Realizing a road block is structural and knowing what to do about it are two different things.
That’s where Larry came in. His ebook showed me how to avoid the roadblock by identifyng the inciting incident (which can and very often does coincide with the first plot point) in my manuscript. Don’t get me wrong–I knew the definition of “plot points,” but the way Larry explained the FPP managed to reach through the fog created by constantly pounding my head for answers.
He asked these questions:
Does it appear in the right place?
Does it define and shift the need and quest of the hero from that point forward?
Does it create and clarify stakes?
Does it imply consequences that will stem from both the hero’s success and failure?
Does it create a sudden risk and opposition?
For both obstacles I’d set before Emily — the fire and the feeble bank account – the only “yes” answer was to the first question.
But further in the manuscript, deep into what I had thought was Act II, came a threat to Emily’s anonymity. A journalist hunts her true identity, scrambling for info, digging into county records. Publishing what he finds.
I ran the first incident with the journalist through Larry’s list, and lo-and-behold, it hit on all but the first–unless my cute little Chic-Lit novel is going to be 120,000 words.
After the journalist’s introduction should come a period of carelessness on Emily’s part, of her denying his ability to find her. Next would come a period of staying low to avoid detection. Finally, determination and confrontation and a battle royale to maintain her privacy.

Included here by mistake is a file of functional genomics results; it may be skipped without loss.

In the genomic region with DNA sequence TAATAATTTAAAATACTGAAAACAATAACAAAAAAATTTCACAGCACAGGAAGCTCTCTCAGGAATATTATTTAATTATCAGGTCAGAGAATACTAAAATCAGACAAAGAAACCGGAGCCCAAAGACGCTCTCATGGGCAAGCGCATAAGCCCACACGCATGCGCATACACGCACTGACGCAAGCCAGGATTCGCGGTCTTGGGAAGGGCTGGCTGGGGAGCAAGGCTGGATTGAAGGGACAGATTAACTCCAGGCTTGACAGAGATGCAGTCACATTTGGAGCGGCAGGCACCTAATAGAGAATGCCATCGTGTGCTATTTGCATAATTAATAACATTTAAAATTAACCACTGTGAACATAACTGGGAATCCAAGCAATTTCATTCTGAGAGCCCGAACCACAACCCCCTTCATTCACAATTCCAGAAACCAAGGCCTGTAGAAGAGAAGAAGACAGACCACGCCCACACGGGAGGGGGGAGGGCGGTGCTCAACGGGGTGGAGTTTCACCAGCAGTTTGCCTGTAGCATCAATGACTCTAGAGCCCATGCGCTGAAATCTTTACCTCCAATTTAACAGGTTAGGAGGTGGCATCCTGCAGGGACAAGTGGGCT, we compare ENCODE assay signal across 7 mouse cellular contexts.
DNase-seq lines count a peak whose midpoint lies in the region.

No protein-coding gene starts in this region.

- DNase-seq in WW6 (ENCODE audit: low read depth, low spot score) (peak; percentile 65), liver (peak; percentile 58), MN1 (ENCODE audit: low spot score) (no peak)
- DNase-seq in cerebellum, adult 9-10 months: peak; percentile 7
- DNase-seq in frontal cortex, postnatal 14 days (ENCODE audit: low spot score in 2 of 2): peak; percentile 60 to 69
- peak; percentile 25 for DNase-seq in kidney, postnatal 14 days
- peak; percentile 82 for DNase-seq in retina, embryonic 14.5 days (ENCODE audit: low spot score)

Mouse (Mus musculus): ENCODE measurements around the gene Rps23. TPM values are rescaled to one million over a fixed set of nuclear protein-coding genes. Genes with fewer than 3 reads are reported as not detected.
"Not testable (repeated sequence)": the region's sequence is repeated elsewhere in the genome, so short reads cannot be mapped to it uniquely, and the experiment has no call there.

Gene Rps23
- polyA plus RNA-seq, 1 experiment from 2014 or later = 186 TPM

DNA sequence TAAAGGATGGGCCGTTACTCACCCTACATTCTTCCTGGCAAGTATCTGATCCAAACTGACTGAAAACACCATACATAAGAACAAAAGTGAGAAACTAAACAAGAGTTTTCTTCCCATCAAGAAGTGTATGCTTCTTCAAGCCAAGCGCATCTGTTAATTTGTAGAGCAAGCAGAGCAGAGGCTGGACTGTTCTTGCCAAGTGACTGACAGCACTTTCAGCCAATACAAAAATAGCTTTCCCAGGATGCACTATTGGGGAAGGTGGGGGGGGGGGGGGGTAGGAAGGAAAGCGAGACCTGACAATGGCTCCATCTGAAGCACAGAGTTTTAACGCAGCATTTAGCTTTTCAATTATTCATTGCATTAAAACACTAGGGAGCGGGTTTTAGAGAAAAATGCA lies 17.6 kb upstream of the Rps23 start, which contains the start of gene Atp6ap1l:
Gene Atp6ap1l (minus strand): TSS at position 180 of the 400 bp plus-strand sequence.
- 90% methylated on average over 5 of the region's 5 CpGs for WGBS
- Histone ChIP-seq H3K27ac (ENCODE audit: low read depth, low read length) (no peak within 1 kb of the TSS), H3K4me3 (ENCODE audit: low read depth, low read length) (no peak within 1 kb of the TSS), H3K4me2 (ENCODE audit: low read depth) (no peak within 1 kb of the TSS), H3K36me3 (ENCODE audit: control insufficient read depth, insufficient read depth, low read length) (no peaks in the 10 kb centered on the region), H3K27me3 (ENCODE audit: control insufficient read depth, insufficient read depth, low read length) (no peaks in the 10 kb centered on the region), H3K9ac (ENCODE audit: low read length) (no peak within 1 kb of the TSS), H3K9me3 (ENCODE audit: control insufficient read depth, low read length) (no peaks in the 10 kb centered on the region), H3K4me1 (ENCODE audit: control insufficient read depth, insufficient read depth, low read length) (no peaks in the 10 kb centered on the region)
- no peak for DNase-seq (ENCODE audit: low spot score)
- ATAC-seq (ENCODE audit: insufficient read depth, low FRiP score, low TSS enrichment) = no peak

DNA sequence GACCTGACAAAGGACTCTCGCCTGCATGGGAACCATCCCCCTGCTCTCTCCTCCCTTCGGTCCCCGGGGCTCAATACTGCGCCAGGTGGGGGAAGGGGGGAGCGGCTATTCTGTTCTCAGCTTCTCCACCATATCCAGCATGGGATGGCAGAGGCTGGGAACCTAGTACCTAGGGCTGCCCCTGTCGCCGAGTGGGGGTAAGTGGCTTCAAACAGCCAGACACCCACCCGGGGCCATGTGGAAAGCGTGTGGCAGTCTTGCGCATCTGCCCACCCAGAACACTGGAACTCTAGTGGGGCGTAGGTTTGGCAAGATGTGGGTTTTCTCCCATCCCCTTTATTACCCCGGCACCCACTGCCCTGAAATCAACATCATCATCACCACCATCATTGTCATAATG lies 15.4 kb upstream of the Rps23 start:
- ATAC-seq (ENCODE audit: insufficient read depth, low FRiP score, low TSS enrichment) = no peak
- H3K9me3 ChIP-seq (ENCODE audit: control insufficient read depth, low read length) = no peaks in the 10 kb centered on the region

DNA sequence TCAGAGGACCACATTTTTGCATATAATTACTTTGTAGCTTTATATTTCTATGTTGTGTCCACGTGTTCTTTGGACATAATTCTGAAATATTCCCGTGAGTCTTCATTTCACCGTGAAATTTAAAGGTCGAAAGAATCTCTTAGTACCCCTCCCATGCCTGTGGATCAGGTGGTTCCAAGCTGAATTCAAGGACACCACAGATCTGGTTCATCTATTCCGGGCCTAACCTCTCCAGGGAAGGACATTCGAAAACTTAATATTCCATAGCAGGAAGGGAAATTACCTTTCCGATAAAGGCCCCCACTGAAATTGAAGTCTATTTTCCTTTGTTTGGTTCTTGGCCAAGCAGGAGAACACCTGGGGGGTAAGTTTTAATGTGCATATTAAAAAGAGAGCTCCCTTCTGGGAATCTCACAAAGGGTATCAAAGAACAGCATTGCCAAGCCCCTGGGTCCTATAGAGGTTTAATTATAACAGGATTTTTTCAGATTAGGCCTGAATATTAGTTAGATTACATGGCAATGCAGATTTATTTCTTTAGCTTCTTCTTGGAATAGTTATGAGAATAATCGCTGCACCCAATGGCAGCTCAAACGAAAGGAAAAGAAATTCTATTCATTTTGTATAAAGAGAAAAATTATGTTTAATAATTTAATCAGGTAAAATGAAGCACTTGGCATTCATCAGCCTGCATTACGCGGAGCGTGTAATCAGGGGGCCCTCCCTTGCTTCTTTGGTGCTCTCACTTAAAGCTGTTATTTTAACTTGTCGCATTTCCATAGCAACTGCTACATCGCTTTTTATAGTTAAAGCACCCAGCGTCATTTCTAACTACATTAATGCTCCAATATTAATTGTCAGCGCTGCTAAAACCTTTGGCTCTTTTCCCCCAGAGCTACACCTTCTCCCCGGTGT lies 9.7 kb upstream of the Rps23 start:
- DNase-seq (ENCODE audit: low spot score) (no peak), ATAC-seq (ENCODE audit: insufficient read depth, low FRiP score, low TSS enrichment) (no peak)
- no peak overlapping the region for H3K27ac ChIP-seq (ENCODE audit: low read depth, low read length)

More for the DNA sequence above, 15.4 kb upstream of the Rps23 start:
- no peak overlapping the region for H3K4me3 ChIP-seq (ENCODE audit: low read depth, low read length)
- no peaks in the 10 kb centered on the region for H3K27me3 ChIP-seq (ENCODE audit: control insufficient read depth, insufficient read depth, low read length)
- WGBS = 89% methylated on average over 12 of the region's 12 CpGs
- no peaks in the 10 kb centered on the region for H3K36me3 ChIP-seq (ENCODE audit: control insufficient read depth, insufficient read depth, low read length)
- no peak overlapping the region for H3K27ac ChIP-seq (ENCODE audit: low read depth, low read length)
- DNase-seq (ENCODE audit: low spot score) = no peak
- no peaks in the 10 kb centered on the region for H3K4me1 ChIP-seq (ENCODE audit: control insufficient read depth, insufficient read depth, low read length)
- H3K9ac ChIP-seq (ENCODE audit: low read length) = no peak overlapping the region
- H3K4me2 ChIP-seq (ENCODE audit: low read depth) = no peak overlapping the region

That’s what should come next, but it doesn’t. Because I never properly identified my first plot point. I’m still smacking my head for not seeing it months ago.
I’m thirty thousand words into my manuscript. I submitted the required first fifteen pages to a nationwide writers’ competition and landed a spot among the finalists–something I discovered this past May. Plenty of time to finish the novel. But when I go to the conference in a few weeks, I won’t have a completed product to pitch because the novel wasn’t structurally sound enough to continue working on it. It soon will be, but not by conference time.
Never underestimate the value of solid structure. And don’t assume that just because you write “cute little Chick-Lit” stories (if you do) that you don’t need structure. Even romance needs conflict. Even comedy needs antagonists. And even seat-of-the-pants writers like me need a good grasp of story structure to be successful novelists.
Texas native Linda Yezak writes romantic comedy, and her first novel, Give the Lady a Ride, will debut in 2011. Linda holds a degree in English and teaches an adult creative writing class. She also speaks for various writers’ groups, works as a freelance editor, and is an editor for Port Yonder Press, a traditional publishing house catering to family-friendly novelists, poets, and non-fiction authors. Those interested can contact her through her blog, AuthorCulture, or through Port Yonder Press.